Our body still senses that as a big stressor. Our body’s picking up the stress that, “Okay, we must be in a famine or we’re being chased by some lions, tigers, or bears, whatever,” and so the body will shift into that survival mode. I really think about that. What can we do in our current lives that is setting off those danger alarms? Sometimes it’s media that we consume that’s currently stressful for us. I know during the pandemic times when everybody wasn’t sure what was going on and you’re watching TV, it’s all doom and gloom, that can really set off our stress response and nobody feels safe. Something bad could be happening to us. Fortunately, most of the things nowadays do not threaten our existence, our immediate existence, and so sometimes tuning those things out or just finding a way to ground yourself as you’re listening to bad news is going to be really helpful for your stress response.

(24:45)
And then I think one piece that you really talked about that’s super important is that history of childhood trauma or even trauma that we experienced as an adult. That can really shift us into that danger state where we could be perfectly safe, but our body is sensing and just on high alert for any danger. I know I was recently talking to somebody who had a friend who survived a shooting, and so this woman, she walks into every room now and has this hypervigilant stress response after surviving that traumatic experience of, “Oh my gosh, I need to check where the doors are. I need to check where the exits are.” And I know this is a really extreme example, maybe most of us haven’t been through things like that, but there are a lot of patterns that some of us are not even aware of from childhood that can be very triggering in present day if we don’t rewire some of those patterns.

Bree (25:48):
When you deal with things at a young age that your brain can’t process, I think a symptom or a sign to give you a clue that something might need to be addressed is that you’re reacting constantly instead of being able to respond, right? Would you say that’s kind of a sign?

Dr. Izabella Wentz (26:11):
Yeah, that’s a huge sign for a lot of people. I always say if you don’t heal what cut you, you’ll bleed on those that didn’t hurt you. You see that a lot with people who get really easily triggered. I know for me personally, I grew up with an older brother who was like 6’2″ and really into martial arts and super strong all the time, and nothing that ever happened to me didn’t have any major trauma with him or anything like that, but he was always the strong one and I was this little weak one. So I was walking around with this story in my head that I was weak. And I remember when I was maybe 10 years old, there was a toddler that hit me that confirmed that I was this little weakling that just could be attacked by anybody.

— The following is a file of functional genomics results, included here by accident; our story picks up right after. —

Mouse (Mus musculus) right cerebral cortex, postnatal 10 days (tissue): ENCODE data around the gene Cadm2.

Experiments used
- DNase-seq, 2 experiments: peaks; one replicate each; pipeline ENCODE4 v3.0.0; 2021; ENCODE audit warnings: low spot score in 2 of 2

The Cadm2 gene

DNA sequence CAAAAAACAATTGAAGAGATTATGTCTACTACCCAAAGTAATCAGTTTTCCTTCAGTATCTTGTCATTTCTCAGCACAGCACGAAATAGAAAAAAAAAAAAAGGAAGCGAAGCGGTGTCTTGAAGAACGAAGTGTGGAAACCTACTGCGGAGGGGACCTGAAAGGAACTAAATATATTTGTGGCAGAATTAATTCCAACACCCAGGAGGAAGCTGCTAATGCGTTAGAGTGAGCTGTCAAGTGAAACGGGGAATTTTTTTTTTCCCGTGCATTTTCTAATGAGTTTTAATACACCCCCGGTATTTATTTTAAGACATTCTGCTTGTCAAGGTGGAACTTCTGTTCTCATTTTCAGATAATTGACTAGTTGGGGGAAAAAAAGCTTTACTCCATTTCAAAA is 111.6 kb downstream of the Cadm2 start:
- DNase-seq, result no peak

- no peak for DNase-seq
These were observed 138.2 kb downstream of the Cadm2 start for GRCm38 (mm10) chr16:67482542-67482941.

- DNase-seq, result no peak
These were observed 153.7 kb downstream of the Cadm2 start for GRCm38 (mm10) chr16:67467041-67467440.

(27:01)
I was walking around with that story in my head and somebody would say something like, “Oh, let me get the door for you.” I would be like, “No, I can do it myself.” I would be so triggered by people trying to be kind or lifting things for me where when I took the time to reprocess that trauma, I was like, “Oh, you want to carry my bags for me? So that’s so kind of you. Or you want to open the door for me? Wow.” It doesn’t mean that you think I’m weak and I can’t do it myself. It means that you actually are trying to be kind and you just… Trauma basically gives you a different lens and gives you a different perspective on the world that isn’t necessarily true.

Bree (27:44):
It has this big impact on our cortisol response, that chronic stress that we have. I know that in women, chronically elevated levels of cortisol, not only do they lead to these dysregulated HPA axis dysregulation, which we’ve talked about a lot from several angles, but also we get this propensity to store fat, especially in our belly. This is particularly in women, which seems completely unfair, but it’s like this is one of the things, I mean, as a fitness coach, of course, every day, one of the things, one of the several things that I’m helping my women with is their body composition, right?

(28:25)